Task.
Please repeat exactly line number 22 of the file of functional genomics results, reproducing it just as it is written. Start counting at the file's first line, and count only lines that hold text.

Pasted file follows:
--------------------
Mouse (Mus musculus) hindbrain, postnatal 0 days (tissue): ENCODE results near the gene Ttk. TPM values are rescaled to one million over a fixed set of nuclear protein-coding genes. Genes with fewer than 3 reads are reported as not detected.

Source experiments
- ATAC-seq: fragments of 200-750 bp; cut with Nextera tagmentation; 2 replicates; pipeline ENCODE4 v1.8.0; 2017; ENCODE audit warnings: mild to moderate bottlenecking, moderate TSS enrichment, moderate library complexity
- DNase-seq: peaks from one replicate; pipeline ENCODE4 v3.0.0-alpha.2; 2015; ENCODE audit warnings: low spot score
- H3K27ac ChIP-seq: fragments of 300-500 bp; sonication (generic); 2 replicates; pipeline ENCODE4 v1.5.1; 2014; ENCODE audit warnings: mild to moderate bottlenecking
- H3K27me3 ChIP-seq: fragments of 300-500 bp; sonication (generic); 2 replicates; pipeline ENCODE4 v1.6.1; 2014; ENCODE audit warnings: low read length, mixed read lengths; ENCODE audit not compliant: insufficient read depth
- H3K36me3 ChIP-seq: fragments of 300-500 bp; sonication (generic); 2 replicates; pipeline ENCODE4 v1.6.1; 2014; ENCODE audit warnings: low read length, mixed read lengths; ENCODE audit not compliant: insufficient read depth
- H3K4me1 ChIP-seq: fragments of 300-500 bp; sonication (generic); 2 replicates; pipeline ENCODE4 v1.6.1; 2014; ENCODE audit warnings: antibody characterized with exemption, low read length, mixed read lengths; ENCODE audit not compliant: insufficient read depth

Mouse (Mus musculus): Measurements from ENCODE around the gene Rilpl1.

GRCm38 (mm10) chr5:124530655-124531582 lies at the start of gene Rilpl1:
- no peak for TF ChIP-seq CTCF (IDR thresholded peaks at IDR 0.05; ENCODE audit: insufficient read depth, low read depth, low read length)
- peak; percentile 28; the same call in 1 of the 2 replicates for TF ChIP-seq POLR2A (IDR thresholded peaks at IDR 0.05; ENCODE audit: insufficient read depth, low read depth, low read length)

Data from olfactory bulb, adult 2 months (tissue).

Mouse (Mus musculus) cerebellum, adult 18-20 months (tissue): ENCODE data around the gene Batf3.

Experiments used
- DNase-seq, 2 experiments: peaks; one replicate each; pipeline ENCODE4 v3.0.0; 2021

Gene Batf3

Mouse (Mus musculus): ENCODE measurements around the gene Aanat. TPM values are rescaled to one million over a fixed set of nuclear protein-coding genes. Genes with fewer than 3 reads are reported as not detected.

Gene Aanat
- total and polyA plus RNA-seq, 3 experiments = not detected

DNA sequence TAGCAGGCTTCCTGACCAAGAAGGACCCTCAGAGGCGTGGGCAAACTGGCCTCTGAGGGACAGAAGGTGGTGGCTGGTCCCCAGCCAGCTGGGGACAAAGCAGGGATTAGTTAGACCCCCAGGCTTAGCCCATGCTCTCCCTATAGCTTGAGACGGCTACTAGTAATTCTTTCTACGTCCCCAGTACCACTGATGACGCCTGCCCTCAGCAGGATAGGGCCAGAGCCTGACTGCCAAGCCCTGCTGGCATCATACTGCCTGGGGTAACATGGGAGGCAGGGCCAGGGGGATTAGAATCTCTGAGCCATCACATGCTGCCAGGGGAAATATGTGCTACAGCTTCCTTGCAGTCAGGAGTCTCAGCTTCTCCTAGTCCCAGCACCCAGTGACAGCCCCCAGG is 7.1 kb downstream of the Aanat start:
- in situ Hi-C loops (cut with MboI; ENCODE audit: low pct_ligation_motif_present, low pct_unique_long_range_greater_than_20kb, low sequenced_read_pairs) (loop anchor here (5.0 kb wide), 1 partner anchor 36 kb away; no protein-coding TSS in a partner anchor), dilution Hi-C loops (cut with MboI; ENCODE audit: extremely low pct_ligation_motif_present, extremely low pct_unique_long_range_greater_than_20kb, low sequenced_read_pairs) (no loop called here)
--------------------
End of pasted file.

- in situ Hi-C loops (cut with MboI; ENCODE audit: low pct_ligation_motif_present, low pct_unique_long_range_greater_than_20kb, low sequenced_read_pairs) (loop anchor here (5.0 kb wide), 1 partner anchor 36 kb away; no protein-coding TSS in a partner anchor), dilution Hi-C loops (cut with MboI; ENCODE audit: extremely low pct_ligation_motif_present, extremely low pct_unique_long_range_greater_than_20kb, low sequenced_read_pairs) (no loop called here)